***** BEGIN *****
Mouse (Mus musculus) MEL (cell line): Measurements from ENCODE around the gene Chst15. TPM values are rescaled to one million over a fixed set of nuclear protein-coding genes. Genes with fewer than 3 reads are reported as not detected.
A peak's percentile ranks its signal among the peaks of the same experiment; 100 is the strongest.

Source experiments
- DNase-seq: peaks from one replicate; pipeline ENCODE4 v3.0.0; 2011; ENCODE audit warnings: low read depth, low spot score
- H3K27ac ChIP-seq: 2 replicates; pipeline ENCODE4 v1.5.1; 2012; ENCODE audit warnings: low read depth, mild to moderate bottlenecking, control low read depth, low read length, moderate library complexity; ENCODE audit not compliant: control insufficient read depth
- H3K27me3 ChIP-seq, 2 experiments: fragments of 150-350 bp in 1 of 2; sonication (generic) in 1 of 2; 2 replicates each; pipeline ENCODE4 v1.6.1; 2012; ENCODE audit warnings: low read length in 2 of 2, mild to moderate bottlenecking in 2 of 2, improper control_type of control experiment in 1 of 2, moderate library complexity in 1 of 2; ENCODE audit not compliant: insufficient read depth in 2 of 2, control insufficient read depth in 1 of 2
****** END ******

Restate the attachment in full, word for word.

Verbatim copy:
Mouse (Mus musculus) MEL (cell line): Measurements from ENCODE around the gene Chst15. TPM values are rescaled to one million over a fixed set of nuclear protein-coding genes. Genes with fewer than 3 reads are reported as not detected.
A peak's percentile ranks its signal among the peaks of the same experiment; 100 is the strongest.

Source experiments
- DNase-seq: peaks from one replicate; pipeline ENCODE4 v3.0.0; 2011; ENCODE audit warnings: low read depth, low spot score
- H3K27ac ChIP-seq: 2 replicates; pipeline ENCODE4 v1.5.1; 2012; ENCODE audit warnings: low read depth, mild to moderate bottlenecking, control low read depth, low read length, moderate library complexity; ENCODE audit not compliant: control insufficient read depth
- H3K27me3 ChIP-seq, 2 experiments: fragments of 150-350 bp in 1 of 2; sonication (generic) in 1 of 2; 2 replicates each; pipeline ENCODE4 v1.6.1; 2012; ENCODE audit warnings: low read length in 2 of 2, mild to moderate bottlenecking in 2 of 2, improper control_type of control experiment in 1 of 2, moderate library complexity in 1 of 2; ENCODE audit not compliant: insufficient read depth in 2 of 2, control insufficient read depth in 1 of 2